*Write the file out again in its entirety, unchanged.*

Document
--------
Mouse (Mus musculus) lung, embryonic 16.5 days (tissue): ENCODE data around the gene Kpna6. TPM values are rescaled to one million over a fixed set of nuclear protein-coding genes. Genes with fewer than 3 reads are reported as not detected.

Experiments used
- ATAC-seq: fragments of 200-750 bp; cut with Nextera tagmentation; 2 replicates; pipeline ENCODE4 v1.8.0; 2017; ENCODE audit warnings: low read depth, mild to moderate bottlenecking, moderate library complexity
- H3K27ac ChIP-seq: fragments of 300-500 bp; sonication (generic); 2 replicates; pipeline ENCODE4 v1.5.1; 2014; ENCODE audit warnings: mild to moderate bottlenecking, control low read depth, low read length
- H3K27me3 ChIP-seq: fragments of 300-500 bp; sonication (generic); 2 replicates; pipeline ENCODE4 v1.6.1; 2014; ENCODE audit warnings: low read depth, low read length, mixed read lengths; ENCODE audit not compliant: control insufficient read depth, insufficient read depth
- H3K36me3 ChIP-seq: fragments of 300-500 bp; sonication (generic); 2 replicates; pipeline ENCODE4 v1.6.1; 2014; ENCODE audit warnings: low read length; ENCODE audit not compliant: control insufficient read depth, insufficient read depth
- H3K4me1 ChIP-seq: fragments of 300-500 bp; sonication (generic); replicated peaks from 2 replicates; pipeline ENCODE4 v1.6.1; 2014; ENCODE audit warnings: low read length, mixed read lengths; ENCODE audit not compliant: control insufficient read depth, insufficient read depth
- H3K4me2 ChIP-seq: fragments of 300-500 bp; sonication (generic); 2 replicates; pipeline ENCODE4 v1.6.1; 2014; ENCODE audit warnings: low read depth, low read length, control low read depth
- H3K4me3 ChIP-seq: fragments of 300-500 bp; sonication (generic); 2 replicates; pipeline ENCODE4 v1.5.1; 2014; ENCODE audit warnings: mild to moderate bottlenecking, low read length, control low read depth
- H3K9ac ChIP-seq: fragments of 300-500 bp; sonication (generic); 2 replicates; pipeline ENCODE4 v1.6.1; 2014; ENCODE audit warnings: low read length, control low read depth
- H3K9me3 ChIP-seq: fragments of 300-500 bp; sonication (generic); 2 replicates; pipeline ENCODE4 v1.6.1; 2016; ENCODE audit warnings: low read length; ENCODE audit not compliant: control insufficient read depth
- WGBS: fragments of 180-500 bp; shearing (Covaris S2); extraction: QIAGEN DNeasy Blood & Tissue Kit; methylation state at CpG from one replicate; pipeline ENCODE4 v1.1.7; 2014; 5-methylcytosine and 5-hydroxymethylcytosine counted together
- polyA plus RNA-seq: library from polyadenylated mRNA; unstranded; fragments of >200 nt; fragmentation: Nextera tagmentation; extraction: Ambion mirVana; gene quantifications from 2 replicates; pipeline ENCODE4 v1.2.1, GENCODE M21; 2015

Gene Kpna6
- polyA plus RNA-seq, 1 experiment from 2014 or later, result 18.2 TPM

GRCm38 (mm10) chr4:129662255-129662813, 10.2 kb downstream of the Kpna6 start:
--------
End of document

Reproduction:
Mouse (Mus musculus) lung, embryonic 16.5 days (tissue): ENCODE data around the gene Kpna6. TPM values are rescaled to one million over a fixed set of nuclear protein-coding genes. Genes with fewer than 3 reads are reported as not detected.

Experiments used
- ATAC-seq: fragments of 200-750 bp; cut with Nextera tagmentation; 2 replicates; pipeline ENCODE4 v1.8.0; 2017; ENCODE audit warnings: low read depth, mild to moderate bottlenecking, moderate library complexity
- H3K27ac ChIP-seq: fragments of 300-500 bp; sonication (generic); 2 replicates; pipeline ENCODE4 v1.5.1; 2014; ENCODE audit warnings: mild to moderate bottlenecking, control low read depth, low read length
- H3K27me3 ChIP-seq: fragments of 300-500 bp; sonication (generic); 2 replicates; pipeline ENCODE4 v1.6.1; 2014; ENCODE audit warnings: low read depth, low read length, mixed read lengths; ENCODE audit not compliant: control insufficient read depth, insufficient read depth
- H3K36me3 ChIP-seq: fragments of 300-500 bp; sonication (generic); 2 replicates; pipeline ENCODE4 v1.6.1; 2014; ENCODE audit warnings: low read length; ENCODE audit not compliant: control insufficient read depth, insufficient read depth
- H3K4me1 ChIP-seq: fragments of 300-500 bp; sonication (generic); replicated peaks from 2 replicates; pipeline ENCODE4 v1.6.1; 2014; ENCODE audit warnings: low read length, mixed read lengths; ENCODE audit not compliant: control insufficient read depth, insufficient read depth
- H3K4me2 ChIP-seq: fragments of 300-500 bp; sonication (generic); 2 replicates; pipeline ENCODE4 v1.6.1; 2014; ENCODE audit warnings: low read depth, low read length, control low read depth
- H3K4me3 ChIP-seq: fragments of 300-500 bp; sonication (generic); 2 replicates; pipeline ENCODE4 v1.5.1; 2014; ENCODE audit warnings: mild to moderate bottlenecking, low read length, control low read depth
- H3K9ac ChIP-seq: fragments of 300-500 bp; sonication (generic); 2 replicates; pipeline ENCODE4 v1.6.1; 2014; ENCODE audit warnings: low read length, control low read depth
- H3K9me3 ChIP-seq: fragments of 300-500 bp; sonication (generic); 2 replicates; pipeline ENCODE4 v1.6.1; 2016; ENCODE audit warnings: low read length; ENCODE audit not compliant: control insufficient read depth
- WGBS: fragments of 180-500 bp; shearing (Covaris S2); extraction: QIAGEN DNeasy Blood & Tissue Kit; methylation state at CpG from one replicate; pipeline ENCODE4 v1.1.7; 2014; 5-methylcytosine and 5-hydroxymethylcytosine counted together
- polyA plus RNA-seq: library from polyadenylated mRNA; unstranded; fragments of >200 nt; fragmentation: Nextera tagmentation; extraction: Ambion mirVana; gene quantifications from 2 replicates; pipeline ENCODE4 v1.2.1, GENCODE M21; 2015

Gene Kpna6
- polyA plus RNA-seq, 1 experiment from 2014 or later, result 18.2 TPM

GRCm38 (mm10) chr4:129662255-129662813, 10.2 kb downstream of the Kpna6 start: